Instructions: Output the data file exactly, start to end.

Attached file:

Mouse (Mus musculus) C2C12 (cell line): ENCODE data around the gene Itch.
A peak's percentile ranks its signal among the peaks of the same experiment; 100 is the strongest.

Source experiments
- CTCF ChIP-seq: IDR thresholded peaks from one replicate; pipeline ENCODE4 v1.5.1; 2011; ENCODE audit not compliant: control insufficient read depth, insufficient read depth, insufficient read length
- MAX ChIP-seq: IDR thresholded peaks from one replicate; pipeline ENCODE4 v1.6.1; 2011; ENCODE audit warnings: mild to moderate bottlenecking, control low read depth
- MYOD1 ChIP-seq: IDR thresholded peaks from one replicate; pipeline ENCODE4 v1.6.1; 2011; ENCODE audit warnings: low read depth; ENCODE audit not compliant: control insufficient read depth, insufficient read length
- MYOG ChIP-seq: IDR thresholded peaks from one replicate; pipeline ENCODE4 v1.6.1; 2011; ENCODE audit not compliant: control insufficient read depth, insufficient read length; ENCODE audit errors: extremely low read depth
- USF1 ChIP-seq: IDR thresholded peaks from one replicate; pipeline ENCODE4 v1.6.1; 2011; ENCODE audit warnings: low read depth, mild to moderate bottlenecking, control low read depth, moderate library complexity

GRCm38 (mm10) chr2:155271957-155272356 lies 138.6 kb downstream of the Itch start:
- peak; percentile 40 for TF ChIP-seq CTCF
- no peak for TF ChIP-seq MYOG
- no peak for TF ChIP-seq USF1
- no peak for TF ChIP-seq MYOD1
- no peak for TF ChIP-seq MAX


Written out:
Mouse (Mus musculus) C2C12 (cell line): ENCODE data around the gene Itch.
A peak's percentile ranks its signal among the peaks of the same experiment; 100 is the strongest.

Source experiments
- CTCF ChIP-seq: IDR thresholded peaks from one replicate; pipeline ENCODE4 v1.5.1; 2011; ENCODE audit not compliant: control insufficient read depth, insufficient read depth, insufficient read length
- MAX ChIP-seq: IDR thresholded peaks from one replicate; pipeline ENCODE4 v1.6.1; 2011; ENCODE audit warnings: mild to moderate bottlenecking, control low read depth
- MYOD1 ChIP-seq: IDR thresholded peaks from one replicate; pipeline ENCODE4 v1.6.1; 2011; ENCODE audit warnings: low read depth; ENCODE audit not compliant: control insufficient read depth, insufficient read length
- MYOG ChIP-seq: IDR thresholded peaks from one replicate; pipeline ENCODE4 v1.6.1; 2011; ENCODE audit not compliant: control insufficient read depth, insufficient read length; ENCODE audit errors: extremely low read depth
- USF1 ChIP-seq: IDR thresholded peaks from one replicate; pipeline ENCODE4 v1.6.1; 2011; ENCODE audit warnings: low read depth, mild to moderate bottlenecking, control low read depth, moderate library complexity

GRCm38 (mm10) chr2:155271957-155272356 lies 138.6 kb downstream of the Itch start:
- peak; percentile 40 for TF ChIP-seq CTCF
- no peak for TF ChIP-seq MYOG
- no peak for TF ChIP-seq USF1
- no peak for TF ChIP-seq MYOD1
- no peak for TF ChIP-seq MAX